Could psychedelics be used to treat mental health disorders?

Over the last year, Awakn – the UK’s first private clinic offering psychedelic treatment in combination with psychotherapy for addiction, anxiety, depression, PTSD, eating disorders and other issues – has opened centres in Bristol and London. But the costs of private treatment are high – an 11-week session at Awakn costs around £7,500 – and other scientists point out that while prescribing antidepressants is very straightforward, psychedelic therapy is a lot more complex.

“It’s got huge potential, but I think it’s going to be non-trivial to roll this out to large numbers of people,” says Jennifer Barnett, a psychologist and cognitive neuroscientist at the University of Cambridge, who is CEO of Monument Therapeutics, a Cambridge-based biotech developing new therapies in psychiatry and neurology.

“It’s not prescribing someone a drug and walking away; it’s a lot more involved than that. It requires giving patients the drugs, and then giving them skilled psychotherapy during and after the trip experience. And there’s already a lack of good psychologists out there.”

If the evidence base continues to grow, some wonder whether psychedelics could one day be made available on the NHS. Last autumn, Boris Johnson agreed to review the legal landscape surrounding psilocybin to make it possible for more clinical trials to be conducted in the UK, but even the biggest advocates of psychedelics agree that they retain something of an image problem.

While the therapeutic doses and uses of drugs such as MDMA and ketamine for mental illnesses are very different from nightclub culture, they remain tainted by their association with teenagers overdosing. Some are concerned that patients may attempt to self-medicate with psilocybin or other psychedelics. Nutt says that they should only be used in clinical settings under the strict guidance of a trained psychotherapist, with carefully controlled doses.

Nutt also admits that many psychiatrists are still uncomfortable with the idea of prescribing a therapy that gives their patients a hallucinogenic experience, especially as long-term safety data remains lacking.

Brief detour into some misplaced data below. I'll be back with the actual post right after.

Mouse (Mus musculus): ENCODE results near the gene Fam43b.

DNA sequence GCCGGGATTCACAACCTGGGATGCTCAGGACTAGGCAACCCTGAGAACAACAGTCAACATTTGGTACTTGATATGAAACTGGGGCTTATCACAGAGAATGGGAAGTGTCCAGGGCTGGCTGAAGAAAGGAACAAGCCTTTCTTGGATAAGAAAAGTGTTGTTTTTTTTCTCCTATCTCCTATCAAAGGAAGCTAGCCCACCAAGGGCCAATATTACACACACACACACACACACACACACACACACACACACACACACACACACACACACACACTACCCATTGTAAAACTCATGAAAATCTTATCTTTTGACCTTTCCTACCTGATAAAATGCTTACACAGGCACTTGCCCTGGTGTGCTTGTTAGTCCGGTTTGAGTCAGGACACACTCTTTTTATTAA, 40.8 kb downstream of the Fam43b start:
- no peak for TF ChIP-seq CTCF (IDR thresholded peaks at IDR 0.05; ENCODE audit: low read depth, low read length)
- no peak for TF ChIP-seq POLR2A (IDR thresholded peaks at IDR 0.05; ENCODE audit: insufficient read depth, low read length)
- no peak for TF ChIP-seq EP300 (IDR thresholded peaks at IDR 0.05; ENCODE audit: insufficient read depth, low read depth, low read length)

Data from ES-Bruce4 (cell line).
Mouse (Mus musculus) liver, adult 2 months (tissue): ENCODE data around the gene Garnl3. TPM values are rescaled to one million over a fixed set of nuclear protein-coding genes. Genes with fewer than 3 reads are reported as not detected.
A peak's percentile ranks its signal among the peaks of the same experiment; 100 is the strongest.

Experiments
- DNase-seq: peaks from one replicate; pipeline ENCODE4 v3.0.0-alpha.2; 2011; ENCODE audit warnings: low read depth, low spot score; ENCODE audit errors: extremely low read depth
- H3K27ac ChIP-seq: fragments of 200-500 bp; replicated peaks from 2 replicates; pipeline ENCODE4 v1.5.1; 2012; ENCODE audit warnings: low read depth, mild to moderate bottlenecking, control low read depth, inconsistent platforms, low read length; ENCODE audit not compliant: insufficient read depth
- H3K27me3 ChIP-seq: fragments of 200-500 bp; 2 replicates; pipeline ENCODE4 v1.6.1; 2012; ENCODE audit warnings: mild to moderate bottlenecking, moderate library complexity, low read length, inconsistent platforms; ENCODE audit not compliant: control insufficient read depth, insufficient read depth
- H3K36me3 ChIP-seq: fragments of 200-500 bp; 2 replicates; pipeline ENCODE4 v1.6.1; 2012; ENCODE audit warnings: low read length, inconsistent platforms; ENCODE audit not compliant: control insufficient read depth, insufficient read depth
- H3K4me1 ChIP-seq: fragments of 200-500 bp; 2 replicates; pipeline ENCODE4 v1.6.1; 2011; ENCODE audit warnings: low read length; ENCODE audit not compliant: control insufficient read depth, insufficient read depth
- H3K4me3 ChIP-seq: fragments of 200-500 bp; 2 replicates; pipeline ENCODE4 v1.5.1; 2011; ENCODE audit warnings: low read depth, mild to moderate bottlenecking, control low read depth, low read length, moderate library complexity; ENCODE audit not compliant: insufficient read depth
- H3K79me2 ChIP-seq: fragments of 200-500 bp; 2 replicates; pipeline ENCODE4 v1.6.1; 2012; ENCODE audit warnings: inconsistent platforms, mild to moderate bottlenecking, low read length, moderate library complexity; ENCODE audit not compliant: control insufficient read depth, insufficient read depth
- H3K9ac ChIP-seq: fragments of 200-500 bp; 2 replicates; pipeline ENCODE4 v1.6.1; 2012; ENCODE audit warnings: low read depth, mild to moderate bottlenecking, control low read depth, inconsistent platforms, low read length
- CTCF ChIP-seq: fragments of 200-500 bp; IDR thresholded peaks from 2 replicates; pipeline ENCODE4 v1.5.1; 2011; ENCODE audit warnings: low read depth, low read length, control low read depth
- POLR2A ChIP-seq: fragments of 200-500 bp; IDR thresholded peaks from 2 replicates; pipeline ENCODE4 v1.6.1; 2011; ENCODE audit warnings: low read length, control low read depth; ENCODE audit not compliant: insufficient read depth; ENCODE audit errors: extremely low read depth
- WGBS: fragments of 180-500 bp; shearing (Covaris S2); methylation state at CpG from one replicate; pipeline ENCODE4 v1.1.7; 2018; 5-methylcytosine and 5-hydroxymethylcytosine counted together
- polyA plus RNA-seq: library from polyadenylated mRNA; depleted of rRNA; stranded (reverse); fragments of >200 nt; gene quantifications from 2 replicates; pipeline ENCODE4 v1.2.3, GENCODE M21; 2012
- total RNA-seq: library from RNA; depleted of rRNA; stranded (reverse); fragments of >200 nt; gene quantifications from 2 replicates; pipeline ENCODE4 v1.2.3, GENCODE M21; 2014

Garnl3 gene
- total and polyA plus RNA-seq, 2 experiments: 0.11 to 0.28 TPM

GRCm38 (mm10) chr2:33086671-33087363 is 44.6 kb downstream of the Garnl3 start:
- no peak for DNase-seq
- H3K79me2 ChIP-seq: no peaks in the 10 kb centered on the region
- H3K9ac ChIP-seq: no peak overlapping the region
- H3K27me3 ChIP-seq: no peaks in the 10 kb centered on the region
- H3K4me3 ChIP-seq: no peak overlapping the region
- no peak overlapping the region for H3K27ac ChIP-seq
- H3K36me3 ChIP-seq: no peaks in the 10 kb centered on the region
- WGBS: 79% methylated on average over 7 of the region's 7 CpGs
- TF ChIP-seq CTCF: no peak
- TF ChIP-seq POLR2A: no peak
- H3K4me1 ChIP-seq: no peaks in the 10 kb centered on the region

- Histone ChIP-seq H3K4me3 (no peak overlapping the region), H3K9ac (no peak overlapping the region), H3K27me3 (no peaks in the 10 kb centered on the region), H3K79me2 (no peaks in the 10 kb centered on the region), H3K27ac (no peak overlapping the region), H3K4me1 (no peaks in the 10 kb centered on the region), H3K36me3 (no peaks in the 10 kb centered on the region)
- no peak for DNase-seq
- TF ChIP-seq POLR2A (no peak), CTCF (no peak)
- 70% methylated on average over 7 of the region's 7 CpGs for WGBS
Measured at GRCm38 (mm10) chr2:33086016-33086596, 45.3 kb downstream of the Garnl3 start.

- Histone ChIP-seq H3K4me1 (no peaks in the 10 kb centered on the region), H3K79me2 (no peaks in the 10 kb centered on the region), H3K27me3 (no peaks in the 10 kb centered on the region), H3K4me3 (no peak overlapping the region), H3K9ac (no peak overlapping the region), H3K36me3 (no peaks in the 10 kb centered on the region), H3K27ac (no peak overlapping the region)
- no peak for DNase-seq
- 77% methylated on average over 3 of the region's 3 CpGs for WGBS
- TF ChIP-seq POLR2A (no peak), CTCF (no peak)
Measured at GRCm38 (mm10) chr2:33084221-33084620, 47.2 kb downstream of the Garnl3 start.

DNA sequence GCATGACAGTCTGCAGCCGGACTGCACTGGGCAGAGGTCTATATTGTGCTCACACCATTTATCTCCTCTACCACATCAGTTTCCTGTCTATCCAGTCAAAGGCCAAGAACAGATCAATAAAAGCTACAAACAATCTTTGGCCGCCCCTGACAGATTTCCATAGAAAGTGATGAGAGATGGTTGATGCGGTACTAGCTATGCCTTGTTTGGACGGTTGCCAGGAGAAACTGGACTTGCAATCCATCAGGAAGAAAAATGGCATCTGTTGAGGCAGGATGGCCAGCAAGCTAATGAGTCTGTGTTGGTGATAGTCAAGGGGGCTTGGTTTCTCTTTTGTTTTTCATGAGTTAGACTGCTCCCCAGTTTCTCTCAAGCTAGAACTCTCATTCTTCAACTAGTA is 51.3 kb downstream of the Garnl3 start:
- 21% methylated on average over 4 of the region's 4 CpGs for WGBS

One idea is to renounce the name psychedelics entirely. “We can say they are serotonin 5-HT2A receptor drugs and maybe that would sound better than saying psychedelics,” says Barnett.

In the coming years, the whole field of psychedelic research is only likely to grow, with big pharma beginning to show an interest. Earlier this year Japanese pharma giant Otsuka announced a partnership with Canadian psychedelics company Mindset Pharma, while researchers are trying to identify different biomarkers which could pinpoint which patients are likely to benefit most from these drugs.

For Nutt, given the immense need for better treatments, he believes it is critical to find ways to make this therapy more widely available because the need is so great. 

“Whether we’re talking about depression or addiction, it shortens life,” he says. “By about 10 years, particularly with severe depression. And it’s not just suicide, people also die prematurely from things like heart disease. And it’s getting worse.”


‘For me, there were no trippy hallucinations, it was more like a waking dream’

In 2011, Jemma Rapley was diagnosed with clinical depression following the collapse of her marriage.

“It manifested in crippling self-doubt and criticism,” she remembers. “I’d failed, I wasn’t good enough, I wouldn’t ever get better. Eventually, I stopped leaving my flat, ate the same meal every night, lost friends, struggled at work, and got into debt. I felt very alone.”

While her GP prescribed different antidepressants, and she tried mindfulness and cognitive behavioural therapy to cope with the negative thoughts, the benefits were minimal. “Talking therapy was extremely limited on the NHS, so I looked for alternative coping strategies but nothing was actually able to lift me out of the despair,” she says.

After reading about psilocybin and its potential to help depression, she was accepted onto a clinical trial at Imperial College London in 2019. The effects were immediate. “For me, there were no trippy hallucinations, it was more like a waking dream,” she says. “I was just rising, feeling unburdened for the first time in years. I was finally able to recognise with clarity the people and things that were important to me, and the positives in my life that the depression had hidden for so long.”

She credits the treatment with helping her endure the repeated lockdowns of the last two years and emerge from the pandemic mentally unscathed. In particular, the connections with a song which was playing during her first psilocybin session – ‘Ma’ by the Kundalini yoga therapist Benjahmin Steele – has provided her with stability.

“Since the trial I’m happy to report I haven’t needed further treatment for depression, and I believe I’ve truly conquered it,” she says. “Whenever I listen to that song, I feel newly unburdened – it’s given me a tether to my happier self and a way to get back there if I ever find myself slipping. After this life-changing experience, I’m excited about the future again.”

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